Uncertainty & Bayesian Belief Networks Data-Mining with Bayesian Networks on the Internet Internet can be seen as a massive repository of Data Data is often updated Once meaningful data has been collected from the Internet, some model is needed which is able to: be learnt from the vast amount of available data enable the user to reason about the data. Be easily updated given new data 2 Section 1 - Bayesian Networks An Introduction

Brief Summary of Expert Systems Causal Reasoning Probability Theory Bayesian Networks - Definition, inference Current issues in Bayesian Networks Other Approaches to Uncertainty 3 Expert Systems 1 Rule Based Systems 1960s - Rule Based Systems Model human Expertise using IF .. THEN rules or Production Rules.

Combines the rules (or Knowledge Base) with an inference engine to reason about the world. Given certain observations, produces conclusions. Relatively successful but limited. 4 2 Uncertainty Rule based systems failed to handle uncertainty Only dealt with true or false facts Partly overcome using Certainty factors However, other problems: no differentiation between causal rules and diagnostic rules.

5 3 Normative Expert Systems Model Domain rather than Expert Classical probability used rather than ad-hoc calculus Expert support rather than Expert Model 1980s - More Powerful Computers make complex probability calculations feasible Bayesian Networks introduced (Pearl 1986) e.g. MUNIN. 6 Causality - 1 Icy Roads Icy Roads Holmes Crashes Watson Crashes

7 - 2 Wet Grass Rain Watsons Grass Wet Sprinkler Holmes Grass Wet 8 - 3 Earthquake or Burglar Burglary

Earthquake Alarm Mary Calls John Calls 9 Tour through Probability All probabilities are between 0 and 1 Necessarily true propositions have probability=1 and necessarily false propositions have probability=0 10 Conjunctions and Disjunctions

Venn Diagrams P(A & B) = P(A) x P(B) A B P(A v B) = P(A) + P(B) (mutually exclusive) A B P(A v B) =P(A)+P(B) - P(A & B) (not mutually exclusive)

A B 11 Conditional probability & independence Probability of B given A: E.g. P(Hearts|Heart last time) Independence: E.g. P(Heads|Even) = P(Heads) P(B|A)=P(A&B) P(A)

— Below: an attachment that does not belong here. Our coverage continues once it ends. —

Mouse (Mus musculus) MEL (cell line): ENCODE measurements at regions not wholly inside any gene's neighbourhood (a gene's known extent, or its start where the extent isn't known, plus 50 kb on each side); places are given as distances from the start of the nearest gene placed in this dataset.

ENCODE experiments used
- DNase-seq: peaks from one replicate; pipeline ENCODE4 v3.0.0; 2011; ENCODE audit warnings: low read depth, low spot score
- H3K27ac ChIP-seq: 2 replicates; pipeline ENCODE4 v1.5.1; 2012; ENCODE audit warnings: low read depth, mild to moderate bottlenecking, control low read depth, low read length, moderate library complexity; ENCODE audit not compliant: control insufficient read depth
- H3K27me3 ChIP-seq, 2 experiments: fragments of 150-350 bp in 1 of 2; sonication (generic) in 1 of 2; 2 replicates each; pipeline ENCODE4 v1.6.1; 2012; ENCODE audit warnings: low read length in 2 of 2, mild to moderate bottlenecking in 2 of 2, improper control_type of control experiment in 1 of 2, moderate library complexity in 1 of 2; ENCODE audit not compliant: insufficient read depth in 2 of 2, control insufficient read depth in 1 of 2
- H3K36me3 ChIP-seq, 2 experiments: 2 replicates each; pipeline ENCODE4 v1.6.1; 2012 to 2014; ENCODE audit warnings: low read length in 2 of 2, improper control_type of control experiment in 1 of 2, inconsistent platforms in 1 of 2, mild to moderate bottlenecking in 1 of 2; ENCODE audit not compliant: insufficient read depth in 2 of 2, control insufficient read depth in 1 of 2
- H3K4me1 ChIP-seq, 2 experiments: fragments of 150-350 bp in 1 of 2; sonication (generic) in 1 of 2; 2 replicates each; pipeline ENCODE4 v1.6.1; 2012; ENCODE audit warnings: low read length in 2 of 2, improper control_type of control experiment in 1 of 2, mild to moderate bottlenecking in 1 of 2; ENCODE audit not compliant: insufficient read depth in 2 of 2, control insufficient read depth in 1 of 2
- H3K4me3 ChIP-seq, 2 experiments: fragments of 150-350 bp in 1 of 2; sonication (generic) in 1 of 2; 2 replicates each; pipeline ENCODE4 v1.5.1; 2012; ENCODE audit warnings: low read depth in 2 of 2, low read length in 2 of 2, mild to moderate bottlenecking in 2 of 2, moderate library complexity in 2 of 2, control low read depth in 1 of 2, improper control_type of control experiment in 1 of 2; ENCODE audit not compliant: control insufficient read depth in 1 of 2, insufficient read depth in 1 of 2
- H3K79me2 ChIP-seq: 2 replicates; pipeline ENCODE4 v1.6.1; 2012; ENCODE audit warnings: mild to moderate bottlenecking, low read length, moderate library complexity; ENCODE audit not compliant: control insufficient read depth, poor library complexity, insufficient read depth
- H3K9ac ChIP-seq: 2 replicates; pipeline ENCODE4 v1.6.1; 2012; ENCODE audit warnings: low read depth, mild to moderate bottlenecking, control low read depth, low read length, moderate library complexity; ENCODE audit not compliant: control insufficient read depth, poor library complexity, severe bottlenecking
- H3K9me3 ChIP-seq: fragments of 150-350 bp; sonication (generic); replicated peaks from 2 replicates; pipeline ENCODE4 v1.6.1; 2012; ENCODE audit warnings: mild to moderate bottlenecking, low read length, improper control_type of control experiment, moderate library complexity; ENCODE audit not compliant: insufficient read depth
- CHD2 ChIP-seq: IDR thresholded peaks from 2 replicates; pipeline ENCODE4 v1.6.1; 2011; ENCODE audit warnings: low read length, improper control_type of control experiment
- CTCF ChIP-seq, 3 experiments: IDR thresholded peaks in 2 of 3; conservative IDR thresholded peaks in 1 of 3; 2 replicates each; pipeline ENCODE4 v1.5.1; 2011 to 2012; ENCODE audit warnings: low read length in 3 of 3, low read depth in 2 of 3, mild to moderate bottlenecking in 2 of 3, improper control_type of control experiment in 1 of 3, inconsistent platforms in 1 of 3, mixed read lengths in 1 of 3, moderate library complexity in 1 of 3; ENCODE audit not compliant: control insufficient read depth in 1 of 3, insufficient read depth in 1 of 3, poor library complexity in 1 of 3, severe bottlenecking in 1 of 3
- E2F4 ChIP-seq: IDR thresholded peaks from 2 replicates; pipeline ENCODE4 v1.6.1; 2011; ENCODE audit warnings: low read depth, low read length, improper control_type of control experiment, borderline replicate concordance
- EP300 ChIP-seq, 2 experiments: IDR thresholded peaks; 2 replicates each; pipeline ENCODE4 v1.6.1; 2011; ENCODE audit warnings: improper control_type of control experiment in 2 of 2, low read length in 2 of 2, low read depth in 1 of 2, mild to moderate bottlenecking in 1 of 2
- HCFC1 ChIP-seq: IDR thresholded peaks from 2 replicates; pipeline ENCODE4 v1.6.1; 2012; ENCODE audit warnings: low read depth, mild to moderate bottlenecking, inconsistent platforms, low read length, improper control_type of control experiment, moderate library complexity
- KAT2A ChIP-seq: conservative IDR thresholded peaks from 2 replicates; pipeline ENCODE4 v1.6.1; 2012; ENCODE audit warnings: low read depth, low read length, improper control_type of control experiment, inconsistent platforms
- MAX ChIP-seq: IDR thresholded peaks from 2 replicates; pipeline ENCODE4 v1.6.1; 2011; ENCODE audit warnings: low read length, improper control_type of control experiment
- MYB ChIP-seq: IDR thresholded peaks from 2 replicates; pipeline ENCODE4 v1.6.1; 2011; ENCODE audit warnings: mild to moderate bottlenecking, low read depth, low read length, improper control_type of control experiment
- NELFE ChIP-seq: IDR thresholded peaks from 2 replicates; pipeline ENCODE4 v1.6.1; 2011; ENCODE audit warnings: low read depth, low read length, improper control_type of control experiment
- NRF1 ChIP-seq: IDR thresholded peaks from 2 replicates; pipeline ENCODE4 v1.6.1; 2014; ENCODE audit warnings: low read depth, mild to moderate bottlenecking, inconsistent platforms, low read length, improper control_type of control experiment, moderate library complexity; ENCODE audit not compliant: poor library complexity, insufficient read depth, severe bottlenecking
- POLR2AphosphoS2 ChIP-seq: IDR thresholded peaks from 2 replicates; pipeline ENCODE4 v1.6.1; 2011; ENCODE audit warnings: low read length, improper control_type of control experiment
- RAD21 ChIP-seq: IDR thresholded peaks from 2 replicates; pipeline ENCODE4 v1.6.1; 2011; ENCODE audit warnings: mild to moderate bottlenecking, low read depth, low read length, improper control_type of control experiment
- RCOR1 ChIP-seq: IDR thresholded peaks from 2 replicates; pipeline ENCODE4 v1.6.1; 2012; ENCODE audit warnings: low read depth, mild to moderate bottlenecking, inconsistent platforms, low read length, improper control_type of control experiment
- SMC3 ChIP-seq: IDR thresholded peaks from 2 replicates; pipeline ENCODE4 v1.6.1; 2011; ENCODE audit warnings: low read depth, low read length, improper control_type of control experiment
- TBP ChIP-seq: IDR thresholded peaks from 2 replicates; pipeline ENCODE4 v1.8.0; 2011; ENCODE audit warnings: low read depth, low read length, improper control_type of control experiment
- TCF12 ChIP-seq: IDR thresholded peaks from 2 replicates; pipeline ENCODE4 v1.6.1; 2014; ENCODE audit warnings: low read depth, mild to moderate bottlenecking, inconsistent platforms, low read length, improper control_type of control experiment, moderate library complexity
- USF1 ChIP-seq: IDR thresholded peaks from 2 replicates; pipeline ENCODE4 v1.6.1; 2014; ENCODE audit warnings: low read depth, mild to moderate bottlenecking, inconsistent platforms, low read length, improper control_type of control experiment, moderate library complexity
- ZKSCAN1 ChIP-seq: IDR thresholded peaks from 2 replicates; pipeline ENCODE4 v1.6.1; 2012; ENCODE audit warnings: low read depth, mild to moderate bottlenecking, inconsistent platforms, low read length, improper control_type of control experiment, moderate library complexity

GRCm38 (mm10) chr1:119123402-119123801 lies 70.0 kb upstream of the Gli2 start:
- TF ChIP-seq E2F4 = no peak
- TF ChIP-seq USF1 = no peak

P(B|A)=P(B) 12 Probability Distributions Probability Distribution: p(Weather=Sunny) = 0.5 p(Weather=Rain)= 0.2 p(Weather=Cloud)= 0.2 p(Weather=Snow)= 0.1 0.5 0.2

0.1 NB Distribution sums to 1. S R C S 13 Joint Probability Completely specifies all beliefs in a problem domain. Joint prob Distribution is an n-dimensional table with a probability in each cell of that state occurring. Written as P(X1, X2, X3 , Xn) When instantiated as P(x1,x2 , xn) 14 Joint Distribution Example Domain with 2

variables each of which can take on 2 states. P(Toothache, Cavity) Toothache Toothache Cavity 0.04 0.06 Cavity 0.01

0.89 15 Bayes Theorem Simple: P(Y|X) = P(X|Y)P(Y) P(X) General: P(Y|X,E) = P(X|Y,E)P(Y|E) P(X|E) 16 Bayesian Probability No need for repeated Trials Appear to follow rules of Classical Probability

How well do we assign probabilities? The Probability Wheel: A Tool for Assessing Probabilities 17 Bayesian Network - Definition Causal Structure Interconnected Nodes Directed Acyclic Links Joint Distribution formed from conditional

distributions at each node. 18 Earthquake or Burglar Burglary Earthquake Alarm Mary Calls John Calls 19 Bayesian Network for Alarm Domain P(B) .001

Burglary B T T F F A P(M) T .70 F .01 E T F T F

P(A) .95 .94 .29 .001 Mary Calls Earthquake P(E) .002 Alarm John Calls A T

F P(J) .90 .05 20 Retrieving Probabilities from the Conditional Distributions P(x1,xn) = n P(xi|Parents(xi)) i=1 E.g. P(J & M & A & B & E) = P(J|A)P(M|A)P(A|B,E)P(B)P(E) = 0.9 x 0.7 x 0.001 x 0.999 x 0.998 = 0.00062 21 Constructing A Network

- Node Ordering and Compactness Mary Calls John Calls Alarm Burglary Earthquake Mary Calls John Calls Alarm

Burglary Earthquake 22 Node Ordering and Compactness contd. Mary Calls Johns Calls Earthquake Burglary Alarm 23

Node Ordering and Compactness contd. Mary Calls Johns Calls Earthquake Burglary Alarm Mary Calls John Calls Earthquake Burglary

Alarm 24 Conditional Independence revisited - D-Separation To do inference in a Belief Network we have to know if two sets of variables are conditionally independent given a set of evidence. Method to do this is called Direction-Dependent Separation or D-Separation. 25 D-Separation contd. If every undirected path from a node in X to a node in Y is d-separated by E, then X and Y are conditionally independent given E. X is a set of variables with unknown values